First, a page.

By  on September 27, 2005

NEW YORK — With a new location and an abbreviated schedule, exhibitors attending the American International Designers trade show at the Swissotel here were energized about retailers' response to their spring collections.

John Liguori, a partner at Paul Carroll, said, "Everyone is excited about the new move. We have seen more people at this show than we have at the last few shows, and stores seem to think that people are starting to loosen their purse strings again."

After years at the Waldorf-Astoria Hotel, the show relocated to the Swissotel, which is closer to Midtown hotels where other trade shows were being held, including the Designers at the Essex House at Central Park South. In addition, American International Designers ended a three-day run on Sept. 20, a day shorter than previous shows, to try to maximize weekend traffic.

Along with dinner suits, buyers ordered party dresses, including a $780 matte jersey black dress with hand tucking, a $615 hand-dyed apron-top style with soft edging and a $475 number with a zip-front black viscose Lycra spandex top and a blue satin-faced organza skirt, Liguori said.

At Roberto Quaglia, a Zurich-based resource that specializes in tailored suits, 30 stores stopped by daily during the three-day show.

"We've never had this much traffic," a spokeswoman said.

One of the designer's fans, Barbara Bush, has helped raise his profile in the U.S.

Even though some stores had a lull in sales after Hurricane Katrina, most of the buyers who stopped by said they are encouraged about spring, she said.

Reviewing Roberto Quaglia's collection, Harry Van de Ven, owner of Worldly Things, said business in his Madison Avenue store has picked up after the slow summer season. "It's been terribly hot," he said.

Van de Ven said he was the first U.S. store to carry Quaglia's line about five or six years ago. He became more reliant on the label after Akris, another line he helped introduce to American shoppers about 20 years ago, opened a freestanding store next door to Worldly Things.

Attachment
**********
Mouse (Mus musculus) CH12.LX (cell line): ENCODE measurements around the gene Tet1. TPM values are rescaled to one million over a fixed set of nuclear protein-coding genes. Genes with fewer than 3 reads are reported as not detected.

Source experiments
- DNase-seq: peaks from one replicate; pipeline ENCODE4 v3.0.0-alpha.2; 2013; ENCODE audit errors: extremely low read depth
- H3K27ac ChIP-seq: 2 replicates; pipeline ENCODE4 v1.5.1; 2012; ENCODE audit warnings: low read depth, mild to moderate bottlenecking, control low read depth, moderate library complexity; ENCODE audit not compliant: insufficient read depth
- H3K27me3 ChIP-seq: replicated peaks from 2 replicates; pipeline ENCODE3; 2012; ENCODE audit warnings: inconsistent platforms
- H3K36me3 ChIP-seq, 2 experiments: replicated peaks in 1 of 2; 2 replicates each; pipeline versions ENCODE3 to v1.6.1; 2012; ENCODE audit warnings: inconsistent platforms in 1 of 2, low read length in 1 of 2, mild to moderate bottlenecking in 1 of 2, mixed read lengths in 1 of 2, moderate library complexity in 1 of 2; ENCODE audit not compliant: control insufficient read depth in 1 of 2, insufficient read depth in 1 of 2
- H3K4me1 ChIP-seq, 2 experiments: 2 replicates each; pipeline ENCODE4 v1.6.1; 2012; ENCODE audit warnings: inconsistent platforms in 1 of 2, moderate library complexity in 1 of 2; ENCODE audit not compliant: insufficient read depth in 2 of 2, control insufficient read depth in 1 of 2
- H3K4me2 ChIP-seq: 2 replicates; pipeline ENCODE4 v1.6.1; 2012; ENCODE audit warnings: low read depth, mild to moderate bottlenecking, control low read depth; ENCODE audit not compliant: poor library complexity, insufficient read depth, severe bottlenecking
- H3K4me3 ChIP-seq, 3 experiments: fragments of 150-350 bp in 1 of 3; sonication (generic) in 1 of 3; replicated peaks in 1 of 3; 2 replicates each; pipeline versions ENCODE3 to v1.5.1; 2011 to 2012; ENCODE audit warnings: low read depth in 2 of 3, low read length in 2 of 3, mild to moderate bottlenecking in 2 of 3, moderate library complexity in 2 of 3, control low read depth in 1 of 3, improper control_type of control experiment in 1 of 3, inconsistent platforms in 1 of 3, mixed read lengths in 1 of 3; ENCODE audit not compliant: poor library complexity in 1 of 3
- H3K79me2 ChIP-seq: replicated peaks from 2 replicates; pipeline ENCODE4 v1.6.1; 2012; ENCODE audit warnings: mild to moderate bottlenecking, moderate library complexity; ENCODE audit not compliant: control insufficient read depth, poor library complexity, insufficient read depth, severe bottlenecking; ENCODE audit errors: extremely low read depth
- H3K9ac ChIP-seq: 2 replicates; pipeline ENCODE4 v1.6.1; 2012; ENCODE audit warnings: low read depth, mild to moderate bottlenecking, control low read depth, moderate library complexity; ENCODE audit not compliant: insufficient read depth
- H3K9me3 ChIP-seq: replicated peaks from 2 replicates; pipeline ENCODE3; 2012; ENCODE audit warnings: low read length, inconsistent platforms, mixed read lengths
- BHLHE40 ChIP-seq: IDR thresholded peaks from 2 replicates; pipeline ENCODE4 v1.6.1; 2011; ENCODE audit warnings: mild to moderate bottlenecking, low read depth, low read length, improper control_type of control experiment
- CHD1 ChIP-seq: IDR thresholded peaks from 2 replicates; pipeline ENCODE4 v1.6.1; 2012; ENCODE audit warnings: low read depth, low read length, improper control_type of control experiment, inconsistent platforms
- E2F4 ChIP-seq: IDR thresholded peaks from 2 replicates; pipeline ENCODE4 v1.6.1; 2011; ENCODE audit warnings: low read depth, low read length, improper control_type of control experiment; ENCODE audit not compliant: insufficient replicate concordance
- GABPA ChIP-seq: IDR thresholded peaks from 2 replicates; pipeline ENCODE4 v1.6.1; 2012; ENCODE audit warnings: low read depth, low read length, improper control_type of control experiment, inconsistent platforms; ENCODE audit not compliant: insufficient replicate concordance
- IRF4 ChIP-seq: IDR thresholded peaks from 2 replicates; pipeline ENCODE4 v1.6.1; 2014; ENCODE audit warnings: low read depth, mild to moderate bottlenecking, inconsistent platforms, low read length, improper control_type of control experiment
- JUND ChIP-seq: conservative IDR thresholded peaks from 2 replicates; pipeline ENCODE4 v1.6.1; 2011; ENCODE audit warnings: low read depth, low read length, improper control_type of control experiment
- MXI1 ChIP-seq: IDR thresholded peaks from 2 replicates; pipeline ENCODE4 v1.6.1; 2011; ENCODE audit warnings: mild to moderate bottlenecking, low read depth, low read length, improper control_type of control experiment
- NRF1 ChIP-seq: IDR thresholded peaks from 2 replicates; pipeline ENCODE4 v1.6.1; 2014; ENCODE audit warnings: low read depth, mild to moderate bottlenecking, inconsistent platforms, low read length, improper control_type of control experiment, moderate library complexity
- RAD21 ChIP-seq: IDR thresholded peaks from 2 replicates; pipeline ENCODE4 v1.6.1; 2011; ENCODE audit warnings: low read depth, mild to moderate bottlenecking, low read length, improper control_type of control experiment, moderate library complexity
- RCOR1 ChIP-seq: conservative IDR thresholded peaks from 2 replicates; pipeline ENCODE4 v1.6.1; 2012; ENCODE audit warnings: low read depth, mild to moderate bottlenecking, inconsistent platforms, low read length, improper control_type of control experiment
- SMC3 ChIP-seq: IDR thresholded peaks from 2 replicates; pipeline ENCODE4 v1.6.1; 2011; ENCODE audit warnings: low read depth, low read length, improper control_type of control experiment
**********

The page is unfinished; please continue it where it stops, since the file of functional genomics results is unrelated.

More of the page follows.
For spring — just as he does for other seasons — he is following his instincts."I only buy what I like, I'm not even concerned about my customers," Van de Ven said.

Another exhibitor, Munich-based designer Susanne Wiebe, had to use images of the runway show she staged in China this month to sell the collection, since her samples were temporarily lost in U.S. Customs. They arrived on the last day of the show, but some were missing, she said.

Several of the designs are inspired by the work of her husband, who is a well-known artist. Wiebe said she is considering opening a store in New York to sell her collection and some art, as she does in her Munich store.

At Designers at the Essex House, which wrapped up a four-day run on Sept. 20, exhibitors said stores were divided about whether business was picking up.

Linda Cunningham, who showed her signature collection at the Essex House, said, "We're finding that a lot of stores that are located in larger markets like Chicago, Los Angeles, Dallas and Houston are doing better."

At least one retailer told Cunningham her store needs an infusion of new customers.

"Sometimes in a city, if there is not an influx of new buildings or a change in population, it's tough to get new customers," she said.

Atlanta is among the cities that continues to see growth, and it attracts shoppers from Florida and Tennessee, Cunningham said.

"In our category, women from smaller towns will travel to larger markets," she said. "Customers are willing to drive 300 or 400 miles for a dress."

Hurricane Katrina initially put a damper on fall shopping, Cunningham said.

"Several stores said the week or 10 days after the hurricane were just quiet," she said. "No one wants to be [doing] conspicuous consumption. They are worried about fuel and helping each other. They did not want to look like they were interested in clothes, when they were thinking, 'I need to go down to the shelter to move water bottles.'"

The Annelli Collection, a Darien, Conn.-based company that specializes in Italian-made cashmere separates, was a newcomer to the Essex House. Most retailers were interested in the line's cotton jacket, and silk and cashmere pieces like a scoop-neck sweater, said Stacey Bewkes, partner."Everyone is hoping the weather will get colder," Bewkes said. "This balmy, humid weather doesn't bode well for cold-weather clothes."

Launched two years ago by Bewkes and her sister, Tyrel Holston, who spends half the year in Italy, Annelli is sold in about 15 stores.

Another first-timer at the show, Gemy Couture à Porter, a Lebanon-based special occasion and eveningwear company, picked up at least one new account, said designer Gemy Malouf. The brand's gowns, wholesaling for $1,500, were among the bestsellers, even though most dresses wholesale for $1,000.

"When people put in good orders and don't complain, business is good," she said.

The U.S. accounts for at least 15 percent of the company's $3 million in annual wholesale volume. Building sales with American retailers is a priority, Malouf said.

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